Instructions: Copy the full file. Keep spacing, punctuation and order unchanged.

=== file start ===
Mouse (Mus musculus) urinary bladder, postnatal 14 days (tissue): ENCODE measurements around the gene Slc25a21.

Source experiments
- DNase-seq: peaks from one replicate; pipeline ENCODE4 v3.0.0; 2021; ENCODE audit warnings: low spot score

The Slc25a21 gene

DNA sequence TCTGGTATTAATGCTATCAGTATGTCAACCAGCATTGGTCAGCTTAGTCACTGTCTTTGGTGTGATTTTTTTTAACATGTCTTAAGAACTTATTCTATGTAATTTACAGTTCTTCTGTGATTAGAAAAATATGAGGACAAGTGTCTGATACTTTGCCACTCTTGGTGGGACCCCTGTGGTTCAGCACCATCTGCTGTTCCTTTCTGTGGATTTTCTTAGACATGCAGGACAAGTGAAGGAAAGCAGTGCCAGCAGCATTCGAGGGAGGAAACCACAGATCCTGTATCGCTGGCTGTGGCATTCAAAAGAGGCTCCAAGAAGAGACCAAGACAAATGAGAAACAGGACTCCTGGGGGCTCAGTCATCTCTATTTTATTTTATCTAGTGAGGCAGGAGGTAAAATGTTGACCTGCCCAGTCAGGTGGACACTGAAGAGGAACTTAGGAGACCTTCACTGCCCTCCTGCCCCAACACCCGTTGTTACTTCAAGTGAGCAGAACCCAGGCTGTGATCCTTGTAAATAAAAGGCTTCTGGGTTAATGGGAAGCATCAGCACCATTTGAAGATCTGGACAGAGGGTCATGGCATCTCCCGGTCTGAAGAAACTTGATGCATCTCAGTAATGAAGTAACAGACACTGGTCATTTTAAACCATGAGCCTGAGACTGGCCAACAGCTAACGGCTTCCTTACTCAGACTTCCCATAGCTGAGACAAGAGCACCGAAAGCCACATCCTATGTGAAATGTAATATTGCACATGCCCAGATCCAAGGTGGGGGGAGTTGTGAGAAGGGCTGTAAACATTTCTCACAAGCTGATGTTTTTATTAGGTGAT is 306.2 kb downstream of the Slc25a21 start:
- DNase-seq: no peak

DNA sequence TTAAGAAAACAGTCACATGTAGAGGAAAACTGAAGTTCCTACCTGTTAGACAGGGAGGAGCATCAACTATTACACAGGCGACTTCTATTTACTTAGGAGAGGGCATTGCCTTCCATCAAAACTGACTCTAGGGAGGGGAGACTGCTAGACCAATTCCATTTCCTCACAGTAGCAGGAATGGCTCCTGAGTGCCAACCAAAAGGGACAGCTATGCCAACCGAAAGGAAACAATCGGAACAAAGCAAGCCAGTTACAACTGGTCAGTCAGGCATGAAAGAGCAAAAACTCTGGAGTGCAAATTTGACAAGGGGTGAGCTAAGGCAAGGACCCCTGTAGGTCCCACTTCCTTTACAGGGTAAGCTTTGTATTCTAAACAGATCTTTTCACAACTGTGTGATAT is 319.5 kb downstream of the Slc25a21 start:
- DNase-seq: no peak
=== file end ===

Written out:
Mouse (Mus musculus) urinary bladder, postnatal 14 days (tissue): ENCODE measurements around the gene Slc25a21.

Source experiments
- DNase-seq: peaks from one replicate; pipeline ENCODE4 v3.0.0; 2021; ENCODE audit warnings: low spot score

The Slc25a21 gene

DNA sequence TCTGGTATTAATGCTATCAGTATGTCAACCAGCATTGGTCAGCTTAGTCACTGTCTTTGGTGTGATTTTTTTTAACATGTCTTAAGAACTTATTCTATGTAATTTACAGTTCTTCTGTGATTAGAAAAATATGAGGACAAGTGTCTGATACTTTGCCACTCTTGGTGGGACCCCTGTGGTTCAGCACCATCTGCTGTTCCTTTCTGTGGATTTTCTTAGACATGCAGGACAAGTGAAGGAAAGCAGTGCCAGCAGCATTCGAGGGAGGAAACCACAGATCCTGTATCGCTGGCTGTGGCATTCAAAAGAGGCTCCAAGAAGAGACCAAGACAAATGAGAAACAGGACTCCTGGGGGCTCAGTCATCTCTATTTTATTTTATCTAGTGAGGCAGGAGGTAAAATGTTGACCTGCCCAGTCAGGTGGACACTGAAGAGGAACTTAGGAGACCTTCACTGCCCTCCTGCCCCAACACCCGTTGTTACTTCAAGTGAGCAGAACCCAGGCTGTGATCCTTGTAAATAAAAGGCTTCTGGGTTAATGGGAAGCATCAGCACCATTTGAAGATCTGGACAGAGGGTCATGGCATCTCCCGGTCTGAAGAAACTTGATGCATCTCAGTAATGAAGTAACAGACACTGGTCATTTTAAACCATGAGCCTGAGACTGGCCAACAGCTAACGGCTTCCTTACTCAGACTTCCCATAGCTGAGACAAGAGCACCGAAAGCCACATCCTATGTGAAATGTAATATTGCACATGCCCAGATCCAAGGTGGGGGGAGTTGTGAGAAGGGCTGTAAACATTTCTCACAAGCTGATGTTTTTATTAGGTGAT is 306.2 kb downstream of the Slc25a21 start:
- DNase-seq: no peak

DNA sequence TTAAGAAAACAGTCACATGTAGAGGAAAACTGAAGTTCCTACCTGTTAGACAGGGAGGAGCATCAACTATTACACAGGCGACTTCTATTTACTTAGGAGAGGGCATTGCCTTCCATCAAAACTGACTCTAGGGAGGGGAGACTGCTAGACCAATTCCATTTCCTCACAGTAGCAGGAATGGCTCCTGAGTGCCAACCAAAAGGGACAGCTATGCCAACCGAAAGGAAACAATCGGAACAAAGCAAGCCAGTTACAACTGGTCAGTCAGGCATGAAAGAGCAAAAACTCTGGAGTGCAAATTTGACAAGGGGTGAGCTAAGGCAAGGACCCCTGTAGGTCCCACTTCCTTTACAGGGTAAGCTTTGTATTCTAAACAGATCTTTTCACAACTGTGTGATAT is 319.5 kb downstream of the Slc25a21 start:
- DNase-seq: no peak